My final recipe used a mix of homemade and packaged. The recipe projected as sweet so I made my own grenadine where I can control the sugar and turn up the pomegranate. For the orange and pineapple though I went with a premixed carton of the two. I also erred towards a heavy pour for each of those instead of the suggested dash.

The result was one of the better tiki drinks I have tried. The coconut in the rum was much lighter than the typical coconut cream which allowed the fresh banana and liqueur to stand out. Even with the heavier pour, the orange, pineapple and grenadine were background flavors. Homemade grenadine did help tamp down the sweetness which was welcome. My one quibble was my own weakness – I drank it too fast.

Jonathan’s take: Fruit juice dashes can be more than bitter dashes no matter what the net tells you.

David’s take: I’ll save this drink for celebrations, as I don’t want to test our blender too often. With spiced rum particularly, it’s a worthy remedy to a hot day.

Next Time (Proposed by Jerry):

Yes, you read that right—we have a guest proposal from Jerry “Bourbon Jerry” Beamer, a frequent commenter and fan of this blog. We’ll be making an Old Fashioned Slush, a cocktail intended to serve a Labor Day crowd. Jerry says:

We are upping our game to a level of sophistication as Don Draper and Carrie Bradshaw come over for cocktails! This is a coming together of ingredients, people! What God has put together, let no man put asunder. We are fixin’ to feel the presence of others as we clink our cocktail glasses in celebration of our time together. We can do this cocktail party nice and easy or we can play it rough (listen closely and you will hear Tina Turner coming at you with Proud Mary—that is if you can hear what I hear and I know you can)—just like Tina, I am going to start off nice and easy as I propose the Old-Fashioned Slush** to the cocktailian Marshall brothers. This cocktail is made in advance of the red carpet since you do not want to be looking for bitters and sugar cubes with Don and Carrie on your porch!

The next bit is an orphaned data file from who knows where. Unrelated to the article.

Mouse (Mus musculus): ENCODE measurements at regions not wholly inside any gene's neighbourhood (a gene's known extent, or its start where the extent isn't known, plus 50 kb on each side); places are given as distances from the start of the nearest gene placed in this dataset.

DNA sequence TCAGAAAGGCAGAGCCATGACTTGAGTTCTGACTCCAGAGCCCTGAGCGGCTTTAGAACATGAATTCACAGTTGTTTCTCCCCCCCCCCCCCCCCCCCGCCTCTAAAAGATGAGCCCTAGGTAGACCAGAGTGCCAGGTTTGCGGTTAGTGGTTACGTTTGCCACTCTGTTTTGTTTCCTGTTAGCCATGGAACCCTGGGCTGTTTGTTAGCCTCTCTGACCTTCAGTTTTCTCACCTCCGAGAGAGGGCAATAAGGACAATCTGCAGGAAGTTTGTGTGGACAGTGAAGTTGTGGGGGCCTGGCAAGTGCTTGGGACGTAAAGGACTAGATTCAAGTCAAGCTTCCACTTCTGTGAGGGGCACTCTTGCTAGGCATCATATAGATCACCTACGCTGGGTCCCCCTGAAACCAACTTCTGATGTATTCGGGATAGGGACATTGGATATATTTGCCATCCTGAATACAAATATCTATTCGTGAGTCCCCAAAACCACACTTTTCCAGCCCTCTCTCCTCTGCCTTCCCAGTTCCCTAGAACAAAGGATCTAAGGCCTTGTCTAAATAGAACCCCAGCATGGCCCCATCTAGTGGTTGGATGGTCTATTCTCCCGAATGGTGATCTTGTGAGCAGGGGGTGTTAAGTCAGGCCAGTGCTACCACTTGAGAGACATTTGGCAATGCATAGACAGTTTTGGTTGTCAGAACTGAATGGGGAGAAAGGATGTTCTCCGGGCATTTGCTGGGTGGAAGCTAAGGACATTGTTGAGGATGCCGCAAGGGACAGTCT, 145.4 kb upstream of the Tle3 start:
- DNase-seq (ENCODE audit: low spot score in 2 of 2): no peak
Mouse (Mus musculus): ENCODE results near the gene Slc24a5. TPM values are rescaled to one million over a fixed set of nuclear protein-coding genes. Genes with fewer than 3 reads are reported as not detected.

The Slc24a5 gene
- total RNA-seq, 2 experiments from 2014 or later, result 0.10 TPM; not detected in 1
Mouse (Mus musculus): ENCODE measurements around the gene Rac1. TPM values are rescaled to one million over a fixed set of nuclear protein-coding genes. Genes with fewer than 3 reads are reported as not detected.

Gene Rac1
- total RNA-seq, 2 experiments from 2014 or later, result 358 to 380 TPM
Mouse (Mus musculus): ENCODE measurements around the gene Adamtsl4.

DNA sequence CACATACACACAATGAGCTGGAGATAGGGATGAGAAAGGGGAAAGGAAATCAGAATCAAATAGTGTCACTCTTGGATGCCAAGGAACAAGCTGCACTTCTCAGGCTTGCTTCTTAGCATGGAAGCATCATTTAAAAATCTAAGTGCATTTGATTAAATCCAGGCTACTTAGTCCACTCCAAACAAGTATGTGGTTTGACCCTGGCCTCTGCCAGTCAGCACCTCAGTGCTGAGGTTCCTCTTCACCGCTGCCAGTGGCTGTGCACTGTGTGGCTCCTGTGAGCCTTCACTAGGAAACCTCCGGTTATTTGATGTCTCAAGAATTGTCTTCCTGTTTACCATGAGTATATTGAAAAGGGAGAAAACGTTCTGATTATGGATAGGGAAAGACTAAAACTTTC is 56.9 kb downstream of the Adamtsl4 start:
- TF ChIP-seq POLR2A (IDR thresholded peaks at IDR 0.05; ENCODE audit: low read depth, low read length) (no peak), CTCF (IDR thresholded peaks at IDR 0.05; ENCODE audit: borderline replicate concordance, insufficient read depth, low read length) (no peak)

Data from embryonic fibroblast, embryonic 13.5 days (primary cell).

Year Two: The Best and Worst

As promised, we are taking a look at the highlights (and lowlights) of our second year of tasting cocktails.

Jonathan

JanetoblameThis has been a wonderful year for the virtual cocktail club. That’s mostly because it has been less virtual. We have enjoyed beverages with friends, neighbors, groups and, most importantly, family. David and I even had a couple of drinks together this year. I hate to try to summarize it for fear that something will be left out although there are plenty of cocktails that stand out for one reason or another.

I don’t know about David, but I cannot recall attending any school that named superlatives. You know – “most likely to make friends with a cell mate” or “best dressed person studying phrenology” or even “class rodeo clown”. Yes, that was my second rodeo clown reference this year even if this one makes no sense.

I went back and reviewed all of the drinks we tried this year. Reviewed, not tried. What stood out the most is that we have picked better drinks. There have been a few duds, but for the most part the cocktails have been interesting, sometimes classic sometimes not, and have included a great number of ingredients. Based on that, rather than rank the drinks I would like to offer my superlatives.

Best name/worst drink: The Monkey Incident